firedoor

let it bleed
Jun 16, 2010
181
2
Status
Attending Physician
Honestly, I often feel as though I'm flipping a coin on this one.

Aside from contraindications (COPD, GI ulcer or cardiac conduction problems w/ aricept and renal considerations with Namenda), I'm usually ambivalent about choosing one over the other.

Neglecting cost (surprisingly Namenda is cheaper according to epocrates), what considerations do you take into account when selecting on one of these agents?

I have recently wondered if cholinesterase inhibitors might not be the best choice with respect to mood:

http://www.psycom.net/depression.central.cholinergic.html

And if it's more appropriate to prescribe cholinesterase inhibitors in the morning vs. evening with respect to memory consolidation (the two links below appear to conflict on this question):

http://www.ncbi.nlm.nih.gov/pmc/articles/PMC357065/

http://www.ncbi.nlm.nih.gov/pubmed/17141741

Also, might namenda be preferred for those with alcohol, other SUD's or other psychopathologies related to the NMDA receptor (i.e. anxiety?)

http://ajp.psychiatryonline.org/cgi/content/full/164/3/519

Might the combination of namenda and aricept be neurotoxic in humans?

http://www.ncbi.nlm.nih.gov/pubmed/17112636


Lastly, I'm completely scratching my head with this new 23 mg indication for Aricept. When is this dose preferrable to 10 mg/day and how much more significant are side effects at 23 mg vs 10 mg?

And the Exelon patch??

Please, share your knowledge on this topic. Any related information on these medications' effects on sleep, medical or psychiatric comorbidities (especially dementia-related psychosis and behavioral disturbances), relvevant polypharmacy or off-label use (including substance-induced dementias) would be appreciated.
 
Last edited:

RedPakotaSea

5+ Year Member
Feb 8, 2010
57
0
Status
Are there any studies that demonstrate that either are effective, beyond marginal improvements in cognitive function?

I just did a quick search, and this is what I came up with:

The most recent Cochrane review for high-dose rivastigmine in Alzheimer's disease demonstrated a 2 pt increase in the ADAS-Cog (70 pt scale), a 2 pt increase in the Progressive Deterioration Scale (100 pt scale assessing ADLs), and a 0.8 pt increase on the MMSE compared with placebo at 26 weeks. Similar results were obtained for donepezil and memantine. It seems clear that acetylcholinesterase-inhibitors have efficacy in improving cognitive function in Alzheimer's disease, but the effect sizes are tiny and the costs are significant. More importantly, there is no improvement in quality of life scales. The skeptic in me thinks that prescribing these drugs is a giant waste of health care dollars.

I think it would at least be worth having an honest discussion with patients and/or their families regarding expected benefits, potential side effects, and the lack of data demonstrating improvement in quality of life.

I apologize...I realize that this post isn't what you were looking for, but it seems to be a relevant side discussion.
 

WhoisJohnGalt

NYC Psychiatrist
10+ Year Member
7+ Year Member
May 27, 2005
984
10
Status
Attending Physician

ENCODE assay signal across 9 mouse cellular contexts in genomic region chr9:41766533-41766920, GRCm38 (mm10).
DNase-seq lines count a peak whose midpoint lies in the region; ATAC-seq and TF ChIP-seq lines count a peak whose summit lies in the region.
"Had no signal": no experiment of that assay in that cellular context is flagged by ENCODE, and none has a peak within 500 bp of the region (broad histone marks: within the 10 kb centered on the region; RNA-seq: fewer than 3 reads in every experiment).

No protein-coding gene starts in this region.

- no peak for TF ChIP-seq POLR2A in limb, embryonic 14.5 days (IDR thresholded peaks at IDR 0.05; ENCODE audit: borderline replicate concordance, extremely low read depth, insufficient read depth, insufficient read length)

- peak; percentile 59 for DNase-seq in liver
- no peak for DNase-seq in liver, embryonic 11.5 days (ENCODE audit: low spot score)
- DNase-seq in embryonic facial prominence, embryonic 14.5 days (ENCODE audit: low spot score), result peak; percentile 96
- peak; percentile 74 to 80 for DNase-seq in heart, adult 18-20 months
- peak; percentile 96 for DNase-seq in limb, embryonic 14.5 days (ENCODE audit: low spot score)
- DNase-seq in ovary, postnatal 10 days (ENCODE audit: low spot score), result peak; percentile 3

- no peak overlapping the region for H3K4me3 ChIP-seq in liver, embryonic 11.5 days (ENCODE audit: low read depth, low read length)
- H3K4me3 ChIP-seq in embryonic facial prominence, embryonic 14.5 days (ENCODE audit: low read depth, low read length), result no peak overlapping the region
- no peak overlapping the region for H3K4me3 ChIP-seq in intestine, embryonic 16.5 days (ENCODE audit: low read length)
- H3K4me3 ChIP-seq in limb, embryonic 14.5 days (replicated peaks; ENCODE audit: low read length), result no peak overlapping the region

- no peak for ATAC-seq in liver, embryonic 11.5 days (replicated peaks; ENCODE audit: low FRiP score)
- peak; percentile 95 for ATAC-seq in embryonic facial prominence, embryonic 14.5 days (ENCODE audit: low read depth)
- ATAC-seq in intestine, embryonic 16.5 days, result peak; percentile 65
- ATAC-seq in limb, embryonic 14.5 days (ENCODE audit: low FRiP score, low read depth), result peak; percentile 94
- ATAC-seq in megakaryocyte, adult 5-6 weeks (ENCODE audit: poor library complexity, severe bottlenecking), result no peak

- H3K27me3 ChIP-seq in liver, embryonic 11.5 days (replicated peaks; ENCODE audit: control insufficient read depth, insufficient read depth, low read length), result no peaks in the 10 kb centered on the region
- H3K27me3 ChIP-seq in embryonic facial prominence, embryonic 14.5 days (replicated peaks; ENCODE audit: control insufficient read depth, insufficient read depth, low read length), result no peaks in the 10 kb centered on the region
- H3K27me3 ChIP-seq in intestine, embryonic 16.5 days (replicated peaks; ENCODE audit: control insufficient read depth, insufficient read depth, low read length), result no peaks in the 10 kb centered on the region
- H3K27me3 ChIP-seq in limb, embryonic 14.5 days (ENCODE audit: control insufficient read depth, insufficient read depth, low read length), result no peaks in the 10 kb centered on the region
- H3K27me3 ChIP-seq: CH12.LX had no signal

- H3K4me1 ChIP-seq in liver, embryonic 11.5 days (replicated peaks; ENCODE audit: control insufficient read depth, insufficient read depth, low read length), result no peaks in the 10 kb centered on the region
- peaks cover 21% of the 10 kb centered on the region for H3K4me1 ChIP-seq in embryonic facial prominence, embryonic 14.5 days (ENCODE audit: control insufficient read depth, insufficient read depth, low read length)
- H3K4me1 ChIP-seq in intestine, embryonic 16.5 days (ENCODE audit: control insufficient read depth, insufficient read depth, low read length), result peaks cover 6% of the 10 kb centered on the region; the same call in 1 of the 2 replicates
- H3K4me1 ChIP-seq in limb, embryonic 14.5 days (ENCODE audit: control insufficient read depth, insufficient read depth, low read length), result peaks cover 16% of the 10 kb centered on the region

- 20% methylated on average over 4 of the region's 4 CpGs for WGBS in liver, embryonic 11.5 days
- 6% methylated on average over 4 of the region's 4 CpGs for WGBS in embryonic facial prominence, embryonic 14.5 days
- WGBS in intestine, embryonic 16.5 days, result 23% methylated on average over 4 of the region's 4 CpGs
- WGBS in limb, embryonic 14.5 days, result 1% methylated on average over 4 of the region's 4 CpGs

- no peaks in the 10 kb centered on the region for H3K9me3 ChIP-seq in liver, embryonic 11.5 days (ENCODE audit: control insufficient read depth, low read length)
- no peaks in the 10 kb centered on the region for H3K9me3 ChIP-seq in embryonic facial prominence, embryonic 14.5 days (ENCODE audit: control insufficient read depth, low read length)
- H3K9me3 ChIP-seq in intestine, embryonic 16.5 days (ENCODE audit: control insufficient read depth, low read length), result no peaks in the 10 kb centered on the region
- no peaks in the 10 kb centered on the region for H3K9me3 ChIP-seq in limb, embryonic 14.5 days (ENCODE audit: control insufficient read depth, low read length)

Are there any studies that demonstrate that either are effective, beyond marginal improvements in cognitive function?

I just did a quick search, and this is what I came up with:

The most recent Cochrane review for high-dose rivastigmine in Alzheimer's disease demonstrated a 2 pt increase in the ADAS-Cog (70 pt scale), a 2 pt increase in the Progressive Deterioration Scale (100 pt scale assessing ADLs), and a 0.8 pt increase on the MMSE compared with placebo at 26 weeks. Similar results were obtained for donepezil and memantine. It seems clear that acetylcholinesterase-inhibitors have efficacy in improving cognitive function in Alzheimer's disease, but the effect sizes are tiny and the costs are significant. More importantly, there is no improvement in quality of life scales. The skeptic in me thinks that prescribing these drugs is a giant waste of health care dollars.

I think it would at least be worth having an honest discussion with patients and/or their families regarding expected benefits, potential side effects, and the lack of data demonstrating improvement in quality of life.

I apologize...I realize that this post isn't what you were looking for, but it seems to be a relevant side discussion.
:thumbup: Unless the family is really jonesing for something and can't be talked out of it (in which case I'm going to do whatever's cheapest), my inclination is to do neither and just treat behavioral symptoms as needed.
 

meehawl

Forensic Psychiatrist
10+ Year Member
15+ Year Member
Apr 15, 2004
73
0
Status
Attending Physician
More importantly, there is no improvement in quality of life scales. The skeptic in me thinks that prescribing these drugs is a giant waste of health care dollars.
It may be worse than that:
Effect of rivastigmine as an adjunct to usual care with haloperidol on duration of delirium and mortality in critically ill patients: a multicentre, double-blind, placebo-controlled randomised trial
Although a sample size of 440 patients was planned, after inclusion of 104 patients with delirium who were eligible for the intention-to-treat analysis (n=54 on rivastigmine, n=50 on placebo), the DSMB recommended that the trial be halted because mortality in the rivastigmine group (n=12, 22%) was higher than in the placebo group (n=4, 8%; p=0·07). Median duration of delirium was longer in the rivastigmine group (5·0 days, IQR 2·7—14·2) than in the placebo group (3·0 days, IQR 1·0—9·3; p=0·06).